Is there a potential role for echocardiography in adult patients with CAP?


    loading  Checking for direct PDF access through Ovid

Abstract

Background:The role of echocardiography in adult patients with community-acquired pneumonia (CAP) has not been tested in a clinical trial. The aim of the study was to assess the cardiac changes secondary to CAP by echocardiography and to find out the correlation between echocardiographic findings and the severity of CAP.Methods:A total of 111 unselected consecutive adult patients hospitalized with CAP were enrolled. The control group consisted of 100 consecutive sex- and age-matched patients. The severity of CAP was evaluated with the pneumonia severity index and the CURB-65 (confusion, urea, respiratory rate, arterial blood pressure and age) score. Blood samples were taken and echocardiography was performed within the first 48 hours.Results:White blood count, N-terminal pro–brain natriuretic peptide, and red blood cell distribution width were significantly higher in the CAP group compared with the control group. The 2 groups did not differ in terms of left and right ventricle ejection fraction, left atrial diameter, pulmonary artery systolic pressure, and left ventricular end-diastolic and end-systolic diameter. However, tricuspid annular plane systolic excursion (21.1 ± 4.3 vs 22.3 ± 4.1 mm; P = .04), aortic distensibility (2.5 ± 0.9 vs 3.5 ± 0.9 cm2:dyne:10, P < .001), and aortic strain (5.8% ± 2% vs 6.5% ± 1.9%, P = .009) were significantly reduced in CAP group than in controls. The plasma concentration of N-terminal pro–brain natriuretic peptide correlated with aortic strain, aortic distensibility, tricuspid annular plane systolic excursion, pneumonia severity index score, and CURB-65 score.Conclusions:Tricuspid annular plane systolic excursion and elastic properties of aorta may play a role in the diagnosis and clinical assessment of CAP severity, which could potentially guide the development of new prognostic models.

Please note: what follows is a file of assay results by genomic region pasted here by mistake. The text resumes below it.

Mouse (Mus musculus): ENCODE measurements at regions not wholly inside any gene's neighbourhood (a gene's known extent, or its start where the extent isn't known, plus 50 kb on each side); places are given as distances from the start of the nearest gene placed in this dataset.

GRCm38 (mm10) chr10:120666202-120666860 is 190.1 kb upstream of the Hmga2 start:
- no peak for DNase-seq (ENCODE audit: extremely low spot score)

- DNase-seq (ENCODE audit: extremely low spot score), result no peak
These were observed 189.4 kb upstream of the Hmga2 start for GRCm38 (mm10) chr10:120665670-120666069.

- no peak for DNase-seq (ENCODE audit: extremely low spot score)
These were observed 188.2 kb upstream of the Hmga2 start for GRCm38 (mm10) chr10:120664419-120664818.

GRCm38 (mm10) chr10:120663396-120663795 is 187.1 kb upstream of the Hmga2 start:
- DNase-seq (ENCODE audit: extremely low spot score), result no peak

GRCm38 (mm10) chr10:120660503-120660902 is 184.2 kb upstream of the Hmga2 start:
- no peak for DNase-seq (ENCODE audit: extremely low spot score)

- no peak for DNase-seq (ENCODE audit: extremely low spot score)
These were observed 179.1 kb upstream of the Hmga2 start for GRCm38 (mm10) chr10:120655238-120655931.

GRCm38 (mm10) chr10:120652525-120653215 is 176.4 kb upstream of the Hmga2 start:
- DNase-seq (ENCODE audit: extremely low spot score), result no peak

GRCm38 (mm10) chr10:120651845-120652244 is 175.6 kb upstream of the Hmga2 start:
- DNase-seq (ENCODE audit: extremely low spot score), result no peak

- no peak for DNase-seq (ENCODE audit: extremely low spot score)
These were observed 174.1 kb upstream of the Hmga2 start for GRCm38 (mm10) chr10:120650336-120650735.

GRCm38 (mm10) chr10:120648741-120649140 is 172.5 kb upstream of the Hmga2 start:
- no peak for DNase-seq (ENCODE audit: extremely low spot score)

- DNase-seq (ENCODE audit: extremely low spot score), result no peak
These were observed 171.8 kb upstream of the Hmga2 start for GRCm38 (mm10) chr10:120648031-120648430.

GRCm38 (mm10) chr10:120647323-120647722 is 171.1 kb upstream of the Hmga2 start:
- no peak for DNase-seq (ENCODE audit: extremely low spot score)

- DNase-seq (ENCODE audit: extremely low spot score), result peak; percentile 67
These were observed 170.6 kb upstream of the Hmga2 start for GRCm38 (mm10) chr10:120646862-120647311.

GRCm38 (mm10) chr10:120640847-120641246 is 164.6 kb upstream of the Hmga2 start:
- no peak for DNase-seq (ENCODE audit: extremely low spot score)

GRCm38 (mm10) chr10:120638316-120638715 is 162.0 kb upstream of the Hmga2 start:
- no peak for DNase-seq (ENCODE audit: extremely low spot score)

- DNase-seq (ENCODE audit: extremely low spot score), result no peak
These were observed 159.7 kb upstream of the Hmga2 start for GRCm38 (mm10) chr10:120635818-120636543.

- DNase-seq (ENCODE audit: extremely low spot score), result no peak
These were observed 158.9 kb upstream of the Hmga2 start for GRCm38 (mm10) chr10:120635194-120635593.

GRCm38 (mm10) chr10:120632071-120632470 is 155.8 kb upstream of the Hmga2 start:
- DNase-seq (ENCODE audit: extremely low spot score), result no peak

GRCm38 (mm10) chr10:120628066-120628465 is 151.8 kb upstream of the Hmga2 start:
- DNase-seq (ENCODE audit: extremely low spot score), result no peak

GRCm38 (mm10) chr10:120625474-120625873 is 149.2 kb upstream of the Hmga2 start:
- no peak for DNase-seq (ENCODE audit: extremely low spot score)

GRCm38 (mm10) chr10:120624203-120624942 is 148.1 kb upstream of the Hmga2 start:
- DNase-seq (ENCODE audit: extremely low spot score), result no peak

loading  Loading Related Articles